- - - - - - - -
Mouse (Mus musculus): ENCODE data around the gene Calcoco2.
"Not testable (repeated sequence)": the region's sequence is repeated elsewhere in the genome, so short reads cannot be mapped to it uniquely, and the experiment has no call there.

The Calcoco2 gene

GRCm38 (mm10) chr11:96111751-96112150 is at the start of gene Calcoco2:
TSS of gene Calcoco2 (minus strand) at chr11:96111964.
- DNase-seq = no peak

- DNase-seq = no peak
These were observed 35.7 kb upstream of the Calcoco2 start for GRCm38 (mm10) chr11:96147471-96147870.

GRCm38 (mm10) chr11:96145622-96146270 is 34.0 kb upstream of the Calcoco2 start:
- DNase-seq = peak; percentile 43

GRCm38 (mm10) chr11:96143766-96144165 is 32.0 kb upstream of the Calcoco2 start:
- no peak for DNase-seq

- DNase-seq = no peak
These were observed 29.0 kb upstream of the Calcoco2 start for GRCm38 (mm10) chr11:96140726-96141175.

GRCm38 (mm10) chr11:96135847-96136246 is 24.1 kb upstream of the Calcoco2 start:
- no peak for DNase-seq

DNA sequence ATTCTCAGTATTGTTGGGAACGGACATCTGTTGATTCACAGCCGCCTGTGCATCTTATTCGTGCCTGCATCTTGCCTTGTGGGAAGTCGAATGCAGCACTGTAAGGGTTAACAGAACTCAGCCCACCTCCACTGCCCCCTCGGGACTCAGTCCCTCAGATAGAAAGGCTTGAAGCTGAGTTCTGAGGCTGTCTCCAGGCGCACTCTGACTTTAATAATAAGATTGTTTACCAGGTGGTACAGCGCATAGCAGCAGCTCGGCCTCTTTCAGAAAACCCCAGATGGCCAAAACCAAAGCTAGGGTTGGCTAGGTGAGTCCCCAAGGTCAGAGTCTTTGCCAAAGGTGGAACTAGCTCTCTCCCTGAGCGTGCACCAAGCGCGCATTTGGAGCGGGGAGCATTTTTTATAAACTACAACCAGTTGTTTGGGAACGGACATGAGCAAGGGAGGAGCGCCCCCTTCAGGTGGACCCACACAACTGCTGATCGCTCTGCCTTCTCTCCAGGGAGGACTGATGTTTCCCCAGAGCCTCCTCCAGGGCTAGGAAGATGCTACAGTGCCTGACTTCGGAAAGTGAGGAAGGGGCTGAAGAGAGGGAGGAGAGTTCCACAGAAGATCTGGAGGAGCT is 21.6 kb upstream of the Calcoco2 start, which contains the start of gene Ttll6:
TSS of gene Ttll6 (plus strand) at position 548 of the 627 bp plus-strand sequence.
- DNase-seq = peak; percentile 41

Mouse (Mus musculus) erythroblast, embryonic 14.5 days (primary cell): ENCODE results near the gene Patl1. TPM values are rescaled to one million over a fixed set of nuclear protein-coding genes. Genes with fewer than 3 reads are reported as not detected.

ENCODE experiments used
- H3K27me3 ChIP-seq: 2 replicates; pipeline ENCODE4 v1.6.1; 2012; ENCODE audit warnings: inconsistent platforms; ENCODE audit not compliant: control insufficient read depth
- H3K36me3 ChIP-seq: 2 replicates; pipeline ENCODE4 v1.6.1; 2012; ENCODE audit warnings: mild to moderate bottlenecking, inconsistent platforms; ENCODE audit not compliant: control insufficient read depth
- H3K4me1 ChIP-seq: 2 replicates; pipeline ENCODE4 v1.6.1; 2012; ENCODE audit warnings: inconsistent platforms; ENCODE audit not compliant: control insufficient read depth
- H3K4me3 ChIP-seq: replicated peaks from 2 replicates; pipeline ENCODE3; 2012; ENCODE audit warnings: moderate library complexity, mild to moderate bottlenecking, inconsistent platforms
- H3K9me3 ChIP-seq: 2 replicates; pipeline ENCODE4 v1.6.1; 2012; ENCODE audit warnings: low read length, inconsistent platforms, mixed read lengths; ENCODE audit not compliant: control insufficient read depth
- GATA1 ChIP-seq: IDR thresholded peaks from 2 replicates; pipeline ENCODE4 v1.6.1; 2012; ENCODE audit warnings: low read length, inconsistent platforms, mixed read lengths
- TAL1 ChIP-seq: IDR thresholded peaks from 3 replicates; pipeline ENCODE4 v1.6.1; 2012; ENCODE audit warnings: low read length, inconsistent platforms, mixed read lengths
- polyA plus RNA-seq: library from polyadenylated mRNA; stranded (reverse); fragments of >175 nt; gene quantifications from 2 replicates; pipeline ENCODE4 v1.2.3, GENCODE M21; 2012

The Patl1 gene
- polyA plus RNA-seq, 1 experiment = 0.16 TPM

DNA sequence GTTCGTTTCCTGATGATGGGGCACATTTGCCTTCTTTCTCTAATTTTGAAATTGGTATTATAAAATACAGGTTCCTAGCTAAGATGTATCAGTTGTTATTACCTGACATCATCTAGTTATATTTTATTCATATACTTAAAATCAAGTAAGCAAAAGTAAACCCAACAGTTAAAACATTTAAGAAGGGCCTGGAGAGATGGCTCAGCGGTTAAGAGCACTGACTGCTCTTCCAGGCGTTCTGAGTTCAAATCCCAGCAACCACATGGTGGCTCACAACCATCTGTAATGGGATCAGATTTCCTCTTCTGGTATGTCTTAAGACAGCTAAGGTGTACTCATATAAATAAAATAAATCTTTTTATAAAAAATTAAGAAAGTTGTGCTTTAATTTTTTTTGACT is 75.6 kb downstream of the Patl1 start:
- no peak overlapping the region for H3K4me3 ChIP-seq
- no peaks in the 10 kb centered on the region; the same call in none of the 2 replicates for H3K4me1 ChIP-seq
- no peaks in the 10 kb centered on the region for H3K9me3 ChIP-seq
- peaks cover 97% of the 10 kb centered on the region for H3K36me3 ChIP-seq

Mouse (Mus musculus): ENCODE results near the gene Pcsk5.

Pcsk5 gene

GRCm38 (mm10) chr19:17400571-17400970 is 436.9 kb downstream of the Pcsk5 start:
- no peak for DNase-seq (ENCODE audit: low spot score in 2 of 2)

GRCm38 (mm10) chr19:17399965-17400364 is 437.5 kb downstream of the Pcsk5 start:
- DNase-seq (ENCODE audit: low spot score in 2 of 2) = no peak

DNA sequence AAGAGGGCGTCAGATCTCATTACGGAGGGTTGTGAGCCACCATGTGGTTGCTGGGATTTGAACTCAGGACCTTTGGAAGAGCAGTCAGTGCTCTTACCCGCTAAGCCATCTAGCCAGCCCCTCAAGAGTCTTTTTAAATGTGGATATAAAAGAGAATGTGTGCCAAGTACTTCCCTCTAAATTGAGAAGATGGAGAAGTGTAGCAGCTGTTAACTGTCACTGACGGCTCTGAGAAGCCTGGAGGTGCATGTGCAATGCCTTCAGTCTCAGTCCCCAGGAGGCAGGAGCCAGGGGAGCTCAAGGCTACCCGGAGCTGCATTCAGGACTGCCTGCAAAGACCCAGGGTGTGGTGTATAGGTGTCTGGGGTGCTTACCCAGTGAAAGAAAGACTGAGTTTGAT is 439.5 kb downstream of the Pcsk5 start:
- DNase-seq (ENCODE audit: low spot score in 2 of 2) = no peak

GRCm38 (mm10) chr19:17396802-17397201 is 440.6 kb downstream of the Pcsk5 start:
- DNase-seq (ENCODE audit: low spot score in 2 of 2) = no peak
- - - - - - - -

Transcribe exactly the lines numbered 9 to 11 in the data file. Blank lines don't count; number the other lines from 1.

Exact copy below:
GRCm38 (mm10) chr11:96145622-96146270 is 34.0 kb upstream of the Calcoco2 start:
- DNase-seq = peak; percentile 43

GRCm38 (mm10) chr11:96143766-96144165 is 32.0 kb upstream of the Calcoco2 start: